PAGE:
The pattern instructions suggest pressing the enclosed bodice seams flat, right on the folded edge. Because my fabric had different colors on the lining and outer bodice, I wanted to favor the outside of the garment and make the lining less visible. Rolling the seams toward the inside makes them less conspicuous. There are various ways of going about this, the end result being that the lining is in effect slightly smaller than the outer bodice.
I trimmed the edges of the lining a little before sewing the side seams, taking advantage of the turn-of-the-cloth so the seams will naturally fall towards the inside of the garment. Here's a view of the inside: you can just barely see the darker colors of the outer bodice around all the edges, which means that you don't see the lining from the outside of the dress.
One last detail: when the dress was finished, I added bar tacks inside the neckline, at the top of the side slits, and at both ends of the pocket openings, to reinforce all these weak points.
Pockets are a necessity for me, so I added “Ingenious Pockets” at the side seams. Read about this technique, inspired by traditional Indian clothing, in our tutorial here. The resulting pockets are sleek and don’t flap around inside the dress. I placed them so the pocket bag would end just above the side slits of the skirt.
Initially I inserted the pockets completely by machine, and even made a mini-tutorial video (three hours’ work in 90 seconds!).
The dress was then nearly finished so I tried it on. Unfortunately I found that I didn’t like the way the colors flowed from the bodice into the skirt. It would look better if I just flipped over the front skirt panel — luckily the fabric is reversible! — so I tore out the entire skirt front, including those pockets.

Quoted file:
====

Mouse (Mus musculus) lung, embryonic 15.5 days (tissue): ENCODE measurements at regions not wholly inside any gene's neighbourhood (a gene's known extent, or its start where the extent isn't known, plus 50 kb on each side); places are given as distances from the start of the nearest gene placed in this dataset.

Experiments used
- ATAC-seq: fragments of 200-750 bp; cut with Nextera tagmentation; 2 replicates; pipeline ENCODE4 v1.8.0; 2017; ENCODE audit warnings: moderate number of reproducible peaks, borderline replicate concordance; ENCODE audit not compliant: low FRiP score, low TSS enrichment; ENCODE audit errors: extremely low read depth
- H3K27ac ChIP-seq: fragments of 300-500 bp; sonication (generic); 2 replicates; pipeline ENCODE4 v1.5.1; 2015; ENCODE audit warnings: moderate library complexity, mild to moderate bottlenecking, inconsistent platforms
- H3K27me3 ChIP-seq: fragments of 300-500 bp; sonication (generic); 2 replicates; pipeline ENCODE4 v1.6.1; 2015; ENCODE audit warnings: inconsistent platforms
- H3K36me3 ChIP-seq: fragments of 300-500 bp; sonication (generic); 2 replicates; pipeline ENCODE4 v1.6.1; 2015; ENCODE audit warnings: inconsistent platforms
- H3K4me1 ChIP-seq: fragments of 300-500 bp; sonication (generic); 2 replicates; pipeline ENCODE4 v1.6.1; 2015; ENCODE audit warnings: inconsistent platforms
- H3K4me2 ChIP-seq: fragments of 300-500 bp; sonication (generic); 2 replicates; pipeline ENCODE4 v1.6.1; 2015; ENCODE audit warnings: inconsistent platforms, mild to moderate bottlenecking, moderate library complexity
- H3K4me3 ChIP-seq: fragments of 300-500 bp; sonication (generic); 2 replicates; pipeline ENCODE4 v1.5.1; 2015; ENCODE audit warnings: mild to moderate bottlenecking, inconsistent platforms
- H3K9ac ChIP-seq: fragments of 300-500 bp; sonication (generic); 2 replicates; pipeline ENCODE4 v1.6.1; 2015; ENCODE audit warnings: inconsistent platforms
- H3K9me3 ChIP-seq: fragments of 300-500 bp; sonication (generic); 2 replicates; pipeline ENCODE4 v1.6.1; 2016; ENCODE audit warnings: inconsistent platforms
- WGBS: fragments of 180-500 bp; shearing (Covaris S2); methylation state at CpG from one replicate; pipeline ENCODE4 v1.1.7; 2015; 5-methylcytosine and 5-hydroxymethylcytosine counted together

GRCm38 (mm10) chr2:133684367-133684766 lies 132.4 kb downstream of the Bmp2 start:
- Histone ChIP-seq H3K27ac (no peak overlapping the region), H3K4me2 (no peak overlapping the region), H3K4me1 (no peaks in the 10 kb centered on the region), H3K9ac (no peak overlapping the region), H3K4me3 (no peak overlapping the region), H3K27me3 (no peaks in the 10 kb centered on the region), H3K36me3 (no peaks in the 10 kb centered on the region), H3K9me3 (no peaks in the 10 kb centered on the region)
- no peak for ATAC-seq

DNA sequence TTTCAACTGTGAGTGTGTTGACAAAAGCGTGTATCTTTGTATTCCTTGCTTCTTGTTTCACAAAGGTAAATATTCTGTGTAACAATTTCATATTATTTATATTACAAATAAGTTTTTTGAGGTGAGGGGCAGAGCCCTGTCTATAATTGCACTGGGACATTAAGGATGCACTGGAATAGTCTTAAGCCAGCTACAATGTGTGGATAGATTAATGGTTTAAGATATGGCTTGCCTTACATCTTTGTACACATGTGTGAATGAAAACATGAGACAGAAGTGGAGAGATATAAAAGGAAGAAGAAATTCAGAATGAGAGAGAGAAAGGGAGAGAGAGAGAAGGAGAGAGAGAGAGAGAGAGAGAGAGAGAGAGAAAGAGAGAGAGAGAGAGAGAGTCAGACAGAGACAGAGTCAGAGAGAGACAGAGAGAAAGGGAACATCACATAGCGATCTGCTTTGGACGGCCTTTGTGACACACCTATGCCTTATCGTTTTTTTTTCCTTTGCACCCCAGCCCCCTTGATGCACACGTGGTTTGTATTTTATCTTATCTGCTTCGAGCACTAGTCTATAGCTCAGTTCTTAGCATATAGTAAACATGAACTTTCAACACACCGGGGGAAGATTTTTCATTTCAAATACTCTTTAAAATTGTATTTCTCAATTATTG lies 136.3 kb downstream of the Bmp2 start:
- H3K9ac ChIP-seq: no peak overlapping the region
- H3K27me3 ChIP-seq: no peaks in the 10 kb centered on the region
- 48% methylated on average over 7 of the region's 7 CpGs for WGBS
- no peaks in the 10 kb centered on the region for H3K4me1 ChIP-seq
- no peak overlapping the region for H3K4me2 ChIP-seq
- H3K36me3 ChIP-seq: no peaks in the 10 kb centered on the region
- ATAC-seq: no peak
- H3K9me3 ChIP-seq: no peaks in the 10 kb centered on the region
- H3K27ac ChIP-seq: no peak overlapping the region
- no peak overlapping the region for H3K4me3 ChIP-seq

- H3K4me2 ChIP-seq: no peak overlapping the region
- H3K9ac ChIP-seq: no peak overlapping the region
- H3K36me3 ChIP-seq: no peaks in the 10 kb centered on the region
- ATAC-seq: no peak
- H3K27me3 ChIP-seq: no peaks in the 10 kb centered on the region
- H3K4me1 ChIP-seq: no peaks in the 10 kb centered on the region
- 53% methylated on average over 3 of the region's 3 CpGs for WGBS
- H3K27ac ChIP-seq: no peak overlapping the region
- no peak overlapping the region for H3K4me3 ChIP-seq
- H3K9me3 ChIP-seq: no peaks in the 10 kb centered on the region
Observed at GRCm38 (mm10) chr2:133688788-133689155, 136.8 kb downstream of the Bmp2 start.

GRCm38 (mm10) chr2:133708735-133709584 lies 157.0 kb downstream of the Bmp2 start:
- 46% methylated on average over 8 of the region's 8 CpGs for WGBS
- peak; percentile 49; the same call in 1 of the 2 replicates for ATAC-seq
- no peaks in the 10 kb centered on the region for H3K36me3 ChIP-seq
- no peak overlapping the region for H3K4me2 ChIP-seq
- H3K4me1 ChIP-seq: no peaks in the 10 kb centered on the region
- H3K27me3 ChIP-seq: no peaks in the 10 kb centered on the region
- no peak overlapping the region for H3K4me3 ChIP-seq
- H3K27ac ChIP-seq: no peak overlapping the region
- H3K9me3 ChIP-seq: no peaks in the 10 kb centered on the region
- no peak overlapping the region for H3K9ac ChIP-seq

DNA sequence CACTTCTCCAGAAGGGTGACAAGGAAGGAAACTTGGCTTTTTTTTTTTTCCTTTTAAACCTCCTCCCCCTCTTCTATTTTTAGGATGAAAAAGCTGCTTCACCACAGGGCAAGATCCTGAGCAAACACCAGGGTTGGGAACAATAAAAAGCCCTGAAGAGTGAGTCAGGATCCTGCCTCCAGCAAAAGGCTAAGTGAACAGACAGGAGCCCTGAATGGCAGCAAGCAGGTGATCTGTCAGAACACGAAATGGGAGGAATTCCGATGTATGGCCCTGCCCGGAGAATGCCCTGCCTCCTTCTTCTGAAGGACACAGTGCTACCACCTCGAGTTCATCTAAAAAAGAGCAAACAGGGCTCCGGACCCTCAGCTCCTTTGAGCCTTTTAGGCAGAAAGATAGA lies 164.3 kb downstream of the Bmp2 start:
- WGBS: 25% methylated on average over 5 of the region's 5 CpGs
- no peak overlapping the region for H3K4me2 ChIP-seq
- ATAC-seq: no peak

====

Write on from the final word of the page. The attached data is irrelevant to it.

That’s also how I found that I didn’t like the look of topstitching on this fabric. When I reassembled the dress, I inserted the pockets entirely by hand. The openings are hemmed with a tiny prick-stitch (above) and the pockets are whipped in place (below), picking up only a few threads of the fabric with each stitch. The pockets on my husband’s Indian garments are hand-stitched like this, and he’s never torn out a pocket yet, so this method of construction seems to be fairly sturdy.
Only tiny stitches are visible on the outside of the dress:
After the pockets were attached, only the hems remained. This pattern has shaped facings along the edges of the skirt slits. This is the kind of thoughtful detail that provides the perfect finishing touch. Again, rather than topstitching, I hand-stitched these facings and the bottom hem of the dress using a tiny blind hem stitch. I never feel like I’ve really “sewn” something unless I’ve done some hand stitching on it. Between the pockets and the hem I got to do plenty, changing thread colors as needed. However, if you prefer to avoid hand stitching, this dress can be entirely finished by machine if you actually follow the instructions.
Seeing the play of colors as I assembled the dress, especially inside at the pockets and hems, was one of the joys of this project. Planning the initial layout of the dress and deciding how the colors should fall was also fun. I favored the cooler side of the Rainbow Check cotton, but the fabric has plenty of warm colors, too. The possibilities are pretty much endless. Even if every one of you makes a Damn Good Rainbow dress (and you should!) they would all be different.
Between the pleasure of working with this fabric, and the great pattern from Forest and Thread, this was the most enjoyable sewing project I’ve made in a long time.